When discussing Measure 15-214, there is one thing about which everyone agrees: it will not create any new taxes by itself. But it WILL create more pressure on the city’s general fund, which will in turn lead to higher fees (taxes) for the taxpayers. This is diametrically opposed to the claims of APRC. To understand how this will happen, we need to follow the money.
15-214 will assign 98% of the Food and Beverage Tax (FBT) revenue to the parks department to be used for any purpose, operations or capital improvements, without restriction, for seventeen more years until 2040. Under the current ordinance, 25% of FBT is allocated to APR and 73% is allocated to the streets fund. If that 73% is allocated instead to APR, where will the streets fund make up the difference?
A key fact to remember is that the budget is a zero sum mechanism. Revenues must exactly equal expenses, by law. If there is no change in revenue, any change in expenses must be offset. So if the city gives $1M more to one department, it must take $1M from other departments. There is no way around that. It is the law. The only way to “give” and not “take” is to raise the total available, i.e., increase revenue.
The answer provided by proponents is that the shortfall will be funded by franchise fees. What they neglect to mention is that the franchise fees do not come close to replacing the lost revenue for the streets fund. Thus, the shortfall will need to be replaced by either an increase in the street user fees, or by borrowing. They also do not mention that the franchise fees are ultimately paid by you, the taxpayers.
The street user fee is, by any other name, a tax. Assuming additional debt to finance street projects will necessarily obligate the taxpayers to pay increased borrowing costs. Remember, when you borrow money, you pay back the principal PLUS interest.
The outcome of reassigning the FBT to APR is an unavoidable increase in costs to the taxpayers.
Follow the Money
Let’s assume the measure passes and analyze what happens. The FBT is variable, but let’s also assume that the FBT yields $3M annually. We remove the 73% (about $2.2M) that should go to streets, and assign it to APR. That leaves $2.2M more in the city general fund. But it also leaves a hole in the streets fund of $2.2M. Where will that come from? We are told that will come from franchise fees (more on them later). But the franchise fees only amount to about half of the lost FBT revenue. Where will that lost $1.1M come from? Increased user fees or increased debt.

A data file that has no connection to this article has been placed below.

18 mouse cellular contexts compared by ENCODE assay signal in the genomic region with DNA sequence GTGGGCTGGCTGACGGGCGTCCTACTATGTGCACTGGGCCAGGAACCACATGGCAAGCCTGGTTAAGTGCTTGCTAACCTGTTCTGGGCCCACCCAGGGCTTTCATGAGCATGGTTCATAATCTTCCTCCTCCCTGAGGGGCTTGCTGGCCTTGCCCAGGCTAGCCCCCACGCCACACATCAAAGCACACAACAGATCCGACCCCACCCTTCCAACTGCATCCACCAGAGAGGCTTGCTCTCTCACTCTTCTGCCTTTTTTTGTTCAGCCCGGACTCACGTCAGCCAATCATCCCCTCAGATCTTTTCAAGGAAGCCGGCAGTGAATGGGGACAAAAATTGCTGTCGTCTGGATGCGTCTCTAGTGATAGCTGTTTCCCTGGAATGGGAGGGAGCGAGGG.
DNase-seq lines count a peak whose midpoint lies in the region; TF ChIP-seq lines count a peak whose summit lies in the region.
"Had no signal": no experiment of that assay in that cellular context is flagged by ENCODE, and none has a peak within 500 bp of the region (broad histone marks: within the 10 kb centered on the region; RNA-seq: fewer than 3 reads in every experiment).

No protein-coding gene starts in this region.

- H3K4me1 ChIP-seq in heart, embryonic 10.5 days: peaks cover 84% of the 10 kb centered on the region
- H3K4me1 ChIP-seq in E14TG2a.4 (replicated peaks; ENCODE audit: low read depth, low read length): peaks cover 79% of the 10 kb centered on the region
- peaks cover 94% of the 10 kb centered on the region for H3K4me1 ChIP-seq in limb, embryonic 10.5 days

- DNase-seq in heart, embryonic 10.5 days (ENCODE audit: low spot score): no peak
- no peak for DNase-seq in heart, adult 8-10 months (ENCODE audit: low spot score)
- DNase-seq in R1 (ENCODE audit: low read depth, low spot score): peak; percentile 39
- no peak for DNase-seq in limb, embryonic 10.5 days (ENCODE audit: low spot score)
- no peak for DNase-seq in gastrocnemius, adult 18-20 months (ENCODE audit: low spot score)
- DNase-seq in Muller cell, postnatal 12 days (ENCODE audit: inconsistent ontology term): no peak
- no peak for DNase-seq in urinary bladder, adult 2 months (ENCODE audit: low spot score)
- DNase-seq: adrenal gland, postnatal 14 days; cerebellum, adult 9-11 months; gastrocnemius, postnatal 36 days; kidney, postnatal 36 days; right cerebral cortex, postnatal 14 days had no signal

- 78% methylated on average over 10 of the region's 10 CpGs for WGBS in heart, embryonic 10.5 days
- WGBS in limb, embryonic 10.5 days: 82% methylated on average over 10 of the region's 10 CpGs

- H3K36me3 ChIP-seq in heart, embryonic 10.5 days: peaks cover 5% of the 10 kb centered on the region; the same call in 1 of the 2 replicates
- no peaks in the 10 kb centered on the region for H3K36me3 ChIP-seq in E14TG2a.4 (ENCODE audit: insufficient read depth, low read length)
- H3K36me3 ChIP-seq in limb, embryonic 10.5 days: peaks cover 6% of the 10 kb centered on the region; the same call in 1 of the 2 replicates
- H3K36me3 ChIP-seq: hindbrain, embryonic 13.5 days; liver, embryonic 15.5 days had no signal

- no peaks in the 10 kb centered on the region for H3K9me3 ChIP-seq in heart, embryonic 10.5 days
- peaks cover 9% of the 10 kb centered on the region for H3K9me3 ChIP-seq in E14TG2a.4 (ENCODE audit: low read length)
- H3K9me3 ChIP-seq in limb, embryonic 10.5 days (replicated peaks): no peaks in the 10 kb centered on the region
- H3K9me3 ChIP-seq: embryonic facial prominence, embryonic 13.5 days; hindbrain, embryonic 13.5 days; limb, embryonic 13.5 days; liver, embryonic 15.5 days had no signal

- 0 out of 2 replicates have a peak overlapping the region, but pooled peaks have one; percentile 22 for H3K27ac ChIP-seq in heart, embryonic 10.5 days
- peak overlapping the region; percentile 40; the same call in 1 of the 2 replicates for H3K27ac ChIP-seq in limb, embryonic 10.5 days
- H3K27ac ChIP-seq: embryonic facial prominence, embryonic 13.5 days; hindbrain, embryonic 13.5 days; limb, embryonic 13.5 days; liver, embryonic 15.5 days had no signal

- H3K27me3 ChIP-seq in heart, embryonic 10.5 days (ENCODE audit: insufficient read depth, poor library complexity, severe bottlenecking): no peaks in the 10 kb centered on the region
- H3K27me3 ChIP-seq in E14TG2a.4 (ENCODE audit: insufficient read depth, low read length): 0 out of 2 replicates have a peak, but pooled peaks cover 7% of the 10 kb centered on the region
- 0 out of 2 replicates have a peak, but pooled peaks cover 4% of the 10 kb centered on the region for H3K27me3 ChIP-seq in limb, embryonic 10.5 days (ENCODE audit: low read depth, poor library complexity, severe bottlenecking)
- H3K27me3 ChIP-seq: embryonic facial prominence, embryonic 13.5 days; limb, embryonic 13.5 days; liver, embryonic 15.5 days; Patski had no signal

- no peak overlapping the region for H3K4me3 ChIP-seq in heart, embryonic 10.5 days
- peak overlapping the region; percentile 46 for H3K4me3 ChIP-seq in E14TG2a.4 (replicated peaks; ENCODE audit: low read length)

This is spelled out with real numbers in the current biennial budget on p.64. When reading the budget document, keep in mind that 2021-22 (FY 22) was the first year that FBT was not used to pay off the wastewater treatment plant debt. The numbers for previous years do not apply to the current scenario, so do not be confused by them.
For FY 22 in the street fund, the budget shows $1.4M FBT revenue plus $58,500 franchise fees for a total of $1,458,500.
For FY 23 in the street fund, the budget shows ZERO FBT revenue plus $679,399 franchise fees for a total of $679,399.
The net loss to the street fund is $779,101.
(While you’re at it, take a look at the “debt revenue”, i.e., borrowing in the street fund budget: $3,814,000 in FY22 and $2,594,000 in FY23. We have two huge streets projects scheduled for the coming biennium, as well as routine maintenance.)
How will that loss to the street fund be made up? Either increased fees or borrowing or otherwise sourced from the general fund.
But what about the $679,399 franchise fees? They were previously allocated to the general fund. That money will no longer flow into the general fund.
Therefore, and not surprisingly, the total combined loss to the street fund and the general fund is $1,458,500, the same amount that the supporters would have you believe would magically be available to the general fund. It’s simply untrue.
There is no “relief” for the general fund. No money is “freed up”. It’s just moved around—reallocated to APR. That’s the big lie.
The Shell Game
You may be wondering “what are those franchise fees?” They are fees charged by the city to any enterprise that uses the city facilities. That includes commercial operations like Comcast, but it also includes the water fund, the wastewater fund, the electric fund, the stormwater fund, and the telecommunications fund. Those city departments are funded by the users. Who are those users? The taxpayers. So when the city imposes a franchise fee on those enterprise funds, they are all passed on to you, the taxpayers.
It’s just another way for the city to raise revenue “indirectly” without the taxpayers realizing that they are paying those additional fees.
So when the city takes the franchise fees from the general fund and allocates them to the street fund (or any other special fund), there is less money in the general fund to pay for the other essential services that derive from the general fund: police and fire.
There is only so much money for the city to spend. Where should it be spent?
The Bottom Line
APRC and the supporters of 15-214 are not telling the taxpayers the truth about the effect of the measure.
It will NOT “free up” any money in the general fund—there is no net change. But it will put additional stress on the street fund, and thus the taxpayers. And it will allocate the full proceeds of the FBT to APRC for an additional 17 years—until 2040. If the FBT remains stable at about $3M per year, that will be at least $50M that will have been preassigned to APRC, out of reach of the discretion of the city council and the budgeting process.
Is that any way to run our municipal government? Of course not.
Get the facts at www.saveourparks-ashland.org